Your credit score is calculated based on several factors. Some you may know, such as paying your bills on time and how long you have used credit. You may also wonder, “do stocks affect credit score,” or “does maxing out your credit card hurt credit score?” Lots of different factors affect credit scores, and knowing them will help you be prepared in the long run.
Unfortunately, for many people, there are a lot of unknown factors related to their credit score and situation. This can make things confusing for them and cause harm to your score in the future.
Determining Credit Scores
Modern credit scoring companies will determine your score based on the information found in your credit report. Even though these companies will not reveal the specific formula they use, the “basic ingredients” used to calculate your credit score are known to us.
You may wonder why this matters or why you need this information. The fact is that credit impacts many other parts of your life. For example, your credit score will determine if you can get a new credit card, car loan, and affects your interest rate on new credit. It also determines if you can purchase a house or get an apartment with a mortgage, and how much of a security deposit you have to pay on utilities or insurance.
The Factors That Affect Credit Scores Most
Two main companies determine your credit score, these being FICO and VantageScore. The way they determine these scores differ slightly; however, the companies agree on two factors that are the most important. These two factors include:
- Your payment history
- Your total credit utilization
Credit utilization refers to the number of your credit limits that you are using. In fact, these two factors make up more than half of how your credit score is determined.
If you are trying to improve your credit score, it is imperative to focus on these two things first.
Your credit history records your payment history. It lets creditors know if you have paid your obligations and bills on time.
According to FICO, your payment history makes up 35% of your total score. While VantageScore doesn’t reveal the percentage amounts, it has stated that payment history is “very influential.”
To improve your payment history, be sure to pay your bills on time. If you pay your bills late, by 30 days or more, your score will drop. The later you pay after the due date, the more damage will occur.
How much of your credit limit are you using? Usually, this is expressed as a percentage and is called credit utilization. FICO has stated that how much credit you use accounts for approximately 30% of your score. VantageScore stated that credit utilization is “very influential.”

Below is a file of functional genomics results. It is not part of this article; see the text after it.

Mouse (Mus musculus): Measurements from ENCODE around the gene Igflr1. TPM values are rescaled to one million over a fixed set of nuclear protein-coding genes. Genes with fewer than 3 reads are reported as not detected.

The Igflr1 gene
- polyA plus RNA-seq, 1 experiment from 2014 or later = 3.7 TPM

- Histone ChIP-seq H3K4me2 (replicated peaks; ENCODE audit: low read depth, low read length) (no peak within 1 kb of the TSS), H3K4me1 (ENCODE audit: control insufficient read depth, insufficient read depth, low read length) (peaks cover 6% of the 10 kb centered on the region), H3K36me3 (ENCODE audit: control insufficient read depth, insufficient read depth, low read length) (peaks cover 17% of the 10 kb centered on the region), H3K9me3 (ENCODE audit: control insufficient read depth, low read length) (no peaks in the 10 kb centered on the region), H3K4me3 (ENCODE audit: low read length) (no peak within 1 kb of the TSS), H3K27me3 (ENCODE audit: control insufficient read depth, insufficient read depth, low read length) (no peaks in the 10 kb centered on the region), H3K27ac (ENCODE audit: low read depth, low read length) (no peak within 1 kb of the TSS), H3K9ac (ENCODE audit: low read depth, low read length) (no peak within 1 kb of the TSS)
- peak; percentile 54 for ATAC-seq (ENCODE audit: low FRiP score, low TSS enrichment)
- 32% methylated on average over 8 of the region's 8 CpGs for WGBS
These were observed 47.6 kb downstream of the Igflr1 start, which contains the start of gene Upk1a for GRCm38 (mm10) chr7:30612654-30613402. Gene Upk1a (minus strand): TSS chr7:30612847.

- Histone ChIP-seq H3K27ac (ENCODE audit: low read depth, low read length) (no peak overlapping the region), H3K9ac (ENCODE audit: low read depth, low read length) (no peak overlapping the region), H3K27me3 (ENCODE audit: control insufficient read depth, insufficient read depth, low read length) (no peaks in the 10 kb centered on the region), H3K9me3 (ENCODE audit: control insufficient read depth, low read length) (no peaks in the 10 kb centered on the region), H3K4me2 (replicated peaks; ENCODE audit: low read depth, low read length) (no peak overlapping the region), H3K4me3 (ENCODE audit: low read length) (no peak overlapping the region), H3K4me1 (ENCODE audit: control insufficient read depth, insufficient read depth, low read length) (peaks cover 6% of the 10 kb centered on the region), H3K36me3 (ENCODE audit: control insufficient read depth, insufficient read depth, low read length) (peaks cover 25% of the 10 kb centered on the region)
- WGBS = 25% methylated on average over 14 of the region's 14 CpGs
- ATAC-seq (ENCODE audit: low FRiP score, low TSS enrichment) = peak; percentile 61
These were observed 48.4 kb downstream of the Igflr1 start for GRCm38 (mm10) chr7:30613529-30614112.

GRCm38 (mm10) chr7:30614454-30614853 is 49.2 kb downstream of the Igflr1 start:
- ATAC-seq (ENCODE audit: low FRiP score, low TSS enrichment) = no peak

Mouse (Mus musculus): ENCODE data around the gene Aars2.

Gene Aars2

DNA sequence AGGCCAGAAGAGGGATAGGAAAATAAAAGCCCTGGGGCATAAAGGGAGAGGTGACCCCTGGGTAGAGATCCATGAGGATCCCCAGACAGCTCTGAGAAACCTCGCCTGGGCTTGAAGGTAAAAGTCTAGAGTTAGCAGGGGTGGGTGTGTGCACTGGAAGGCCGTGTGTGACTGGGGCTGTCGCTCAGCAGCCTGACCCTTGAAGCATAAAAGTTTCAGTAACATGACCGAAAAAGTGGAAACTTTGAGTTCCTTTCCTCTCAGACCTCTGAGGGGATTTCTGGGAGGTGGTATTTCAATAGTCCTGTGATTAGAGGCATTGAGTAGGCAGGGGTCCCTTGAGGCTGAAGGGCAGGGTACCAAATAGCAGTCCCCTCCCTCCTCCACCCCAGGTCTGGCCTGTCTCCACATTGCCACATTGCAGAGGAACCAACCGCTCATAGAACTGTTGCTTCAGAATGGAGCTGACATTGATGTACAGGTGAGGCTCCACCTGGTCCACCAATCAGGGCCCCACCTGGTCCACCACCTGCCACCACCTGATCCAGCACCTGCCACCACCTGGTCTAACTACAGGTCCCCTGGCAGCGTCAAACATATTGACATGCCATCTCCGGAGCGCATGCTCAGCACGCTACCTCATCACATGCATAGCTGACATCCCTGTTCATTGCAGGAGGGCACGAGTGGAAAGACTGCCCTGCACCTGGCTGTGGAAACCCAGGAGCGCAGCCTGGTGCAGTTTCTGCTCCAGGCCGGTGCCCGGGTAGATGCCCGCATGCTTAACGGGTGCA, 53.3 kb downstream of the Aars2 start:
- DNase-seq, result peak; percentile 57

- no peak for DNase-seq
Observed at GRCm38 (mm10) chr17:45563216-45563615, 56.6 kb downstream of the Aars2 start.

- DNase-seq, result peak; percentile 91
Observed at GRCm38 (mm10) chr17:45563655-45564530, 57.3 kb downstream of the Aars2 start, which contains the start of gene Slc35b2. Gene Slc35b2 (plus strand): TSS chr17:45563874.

Most experts recommend that you avoid exceeding 30% of your total available credit. People who have higher credit scores use much less than that.
Other Credit Score Factors to Know
After mastering making payments on time and making sure you keep your credit utilization low, you need to focus on other credit factors, too.
The other credit factors you need to consider include:
Total Debt and Balances: It is important to take steps forward and continue paying off your debt. Also, assessing an over-limit fee affects credit score, too, so paying on time is a must.
How Long You Have Had Credit: When it comes to your credit score, the longer you have had credit, the better. Because of this, you should maintain your older accounts unless you have a viable reason to close them.
Your Credit Mix: It’s a good idea to have different types of credit accounts, such as mortgages, car payments, and credit cards.
When You Last Applied for New Credit: Every new credit application you submit results in a hard inquiry on your credit and can take several points off your score.
Factors That Don’t Affect Your Credit Score
While there are more than a few factors that will impact your credit score, others don’t. For example, you may wonder if refinanced student loans affect credit score. Keep reading to learn the factors that will not impact your credit score at all.
Bank Balances and Income
Your credit report may contain some information about employers, but it is only used for matching account data to the right individual. Getting a raise will not increase your score, nor will your investment accounts, checking, or savings accounts.
Utility and Rent Payments
In most situations, your utility nor rent payments will be reported to the credit bureaus. This means they will not impact your score. The one exception to this tool is if you are using a rent-reporting service. Also, if you are late on utility payments, this may be reported to the credit bureaus.
Requesting Your Credit Score
If you request your credit score through a service or your bank, it won’t impact your score. That’s because when you check your score, it is a soft pull on your credit. You can look at your score as often as you like without impacting it.
How to Use Your Newfound Knowledge
The credit scoring companies (mentioned above) will review your credit reports to determine how you are doing on each of these factors. Once that is done, the companies will determine your score from the data collected. It is possible to see the same things that they do when you check credit reports yourself.
It is good to use the information you have found here to focus on making payments on time and keeping your balance low compared to your total credit limits. These are the things that have the biggest impact on your overall score. Some services will provide you with score tracking benefits, and these can help you keep up with what is going on with your credit. In the long run, understanding your credit score and what factors impact it will pay off and help ensure you can make smart and sound financial decisions. Being informed is half the battle when it comes to your financial situation.
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